IV. The Leap [259-260]

138. The truth of beyng and the understanding of being

Preliminary remark: if, without first heeding what was said in Being and Time about the understanding of being, understanding is taken as a kind of determining recognition of the inner "lived experiences" of a "subject" and the one who understands is accordingly taken as an I-subject, then a grasp of what is meant by the understanding of being is doomed to failure. The unavoidable result will be the coarsest misinterpretations, such as the view that the understanding of being makes beyng (beings are actually what is meant) "dependent" on the subject and that everything amounts to an "idealism" (the concept of which, moreover. remains obscure).

To oppose this view, we need to refer to the basic determination of understanding as projection. That means understanding is an opening up and is a projecting of oneself, and a placing of oneself, out into the open realm where in understanding one first comes to oneself as a self.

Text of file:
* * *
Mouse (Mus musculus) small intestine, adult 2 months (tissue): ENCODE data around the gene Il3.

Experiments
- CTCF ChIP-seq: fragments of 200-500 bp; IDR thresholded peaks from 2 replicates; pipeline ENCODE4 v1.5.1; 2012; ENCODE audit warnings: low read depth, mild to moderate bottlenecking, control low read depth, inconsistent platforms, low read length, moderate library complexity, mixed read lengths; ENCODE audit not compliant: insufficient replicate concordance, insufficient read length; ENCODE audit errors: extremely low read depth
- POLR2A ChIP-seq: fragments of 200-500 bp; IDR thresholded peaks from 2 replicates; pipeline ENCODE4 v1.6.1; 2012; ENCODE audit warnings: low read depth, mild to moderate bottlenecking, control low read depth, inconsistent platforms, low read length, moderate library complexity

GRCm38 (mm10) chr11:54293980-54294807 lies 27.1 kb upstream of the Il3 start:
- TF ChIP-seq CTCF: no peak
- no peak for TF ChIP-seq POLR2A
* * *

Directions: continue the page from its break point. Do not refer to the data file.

Furthermore, understanding as projection is a thrown projection, a coming into the open realm (truth) which already finds itself in the midst of opened beings, rooted in the earth and protruding up into a world. Accordingly, the understanding of being as grounding of the truth of being is the opposite of "subjectivation," since it is the overcoming of all subjectivity and of the modes of thought determined on that basis.

In understanding as thrown projection there lies necessarily the turning, in accord with the origin of Dasein; the projector of the projection is a thrown projector—but only in the throwing and through it.

Understanding is the carrying out and taking over of the withstanding steadfastness; it is Da-sein, and taking over is the undergoing wherein what is self-secluding opens itself as maintaining and binding.

139. The essential occurrence of beyng:
Truth and time-space

Beyng essentially occurs; beings are.

Beyng essentially occurs as the event. Belonging to this are the uniqueness and strangeness in the momentariness of the site whose unforeseen incursion is its first broadening out.

6. Cf. The leap and The grounding.

Contributions to Philosophy (of the Event) (GA 65) by Martin Heidegger